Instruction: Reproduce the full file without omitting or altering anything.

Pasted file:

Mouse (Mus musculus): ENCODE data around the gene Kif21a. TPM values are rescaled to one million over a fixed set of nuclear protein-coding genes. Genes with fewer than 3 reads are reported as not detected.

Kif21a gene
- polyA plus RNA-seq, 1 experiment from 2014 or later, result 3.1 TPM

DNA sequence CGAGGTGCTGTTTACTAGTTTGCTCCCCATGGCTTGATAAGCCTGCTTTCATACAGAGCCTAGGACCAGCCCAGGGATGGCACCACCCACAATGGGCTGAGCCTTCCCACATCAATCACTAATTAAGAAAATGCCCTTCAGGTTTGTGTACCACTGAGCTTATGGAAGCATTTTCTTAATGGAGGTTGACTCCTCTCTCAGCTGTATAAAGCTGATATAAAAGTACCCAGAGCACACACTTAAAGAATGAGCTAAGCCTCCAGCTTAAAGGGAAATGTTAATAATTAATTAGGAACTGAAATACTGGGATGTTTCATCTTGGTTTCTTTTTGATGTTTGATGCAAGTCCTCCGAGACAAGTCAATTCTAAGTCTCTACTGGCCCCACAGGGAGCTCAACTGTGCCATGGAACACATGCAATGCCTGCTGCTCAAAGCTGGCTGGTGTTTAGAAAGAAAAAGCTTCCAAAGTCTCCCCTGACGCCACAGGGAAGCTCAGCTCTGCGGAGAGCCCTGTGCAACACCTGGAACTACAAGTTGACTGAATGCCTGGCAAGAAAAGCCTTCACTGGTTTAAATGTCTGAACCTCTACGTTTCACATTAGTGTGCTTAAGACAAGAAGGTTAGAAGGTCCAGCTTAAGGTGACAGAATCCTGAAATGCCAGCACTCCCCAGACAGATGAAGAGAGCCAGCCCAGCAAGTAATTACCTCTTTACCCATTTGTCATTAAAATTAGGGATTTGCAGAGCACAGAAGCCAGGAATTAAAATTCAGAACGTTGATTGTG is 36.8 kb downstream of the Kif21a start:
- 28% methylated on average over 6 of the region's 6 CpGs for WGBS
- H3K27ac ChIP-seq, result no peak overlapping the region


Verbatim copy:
Mouse (Mus musculus): ENCODE data around the gene Kif21a. TPM values are rescaled to one million over a fixed set of nuclear protein-coding genes. Genes with fewer than 3 reads are reported as not detected.

Kif21a gene
- polyA plus RNA-seq, 1 experiment from 2014 or later, result 3.1 TPM

DNA sequence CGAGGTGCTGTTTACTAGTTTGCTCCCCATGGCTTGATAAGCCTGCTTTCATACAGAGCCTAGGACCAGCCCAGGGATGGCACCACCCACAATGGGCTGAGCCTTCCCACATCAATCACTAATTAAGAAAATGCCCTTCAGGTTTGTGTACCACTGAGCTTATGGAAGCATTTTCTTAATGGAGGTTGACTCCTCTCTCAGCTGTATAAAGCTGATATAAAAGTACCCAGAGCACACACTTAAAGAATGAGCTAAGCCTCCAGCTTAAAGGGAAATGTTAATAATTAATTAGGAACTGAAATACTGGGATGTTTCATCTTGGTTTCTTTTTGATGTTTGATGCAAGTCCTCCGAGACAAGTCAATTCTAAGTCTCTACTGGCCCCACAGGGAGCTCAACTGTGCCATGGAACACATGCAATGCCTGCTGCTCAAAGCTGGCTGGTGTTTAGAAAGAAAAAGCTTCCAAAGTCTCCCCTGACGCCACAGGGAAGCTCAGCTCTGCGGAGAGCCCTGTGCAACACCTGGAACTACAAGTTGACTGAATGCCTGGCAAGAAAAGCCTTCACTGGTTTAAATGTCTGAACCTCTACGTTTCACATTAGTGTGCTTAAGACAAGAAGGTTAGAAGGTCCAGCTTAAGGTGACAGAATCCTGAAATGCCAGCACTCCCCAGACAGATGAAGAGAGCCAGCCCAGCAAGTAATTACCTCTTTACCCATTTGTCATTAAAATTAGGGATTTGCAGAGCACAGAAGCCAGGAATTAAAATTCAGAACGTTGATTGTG is 36.8 kb downstream of the Kif21a start:
- 28% methylated on average over 6 of the region's 6 CpGs for WGBS
- H3K27ac ChIP-seq, result no peak overlapping the region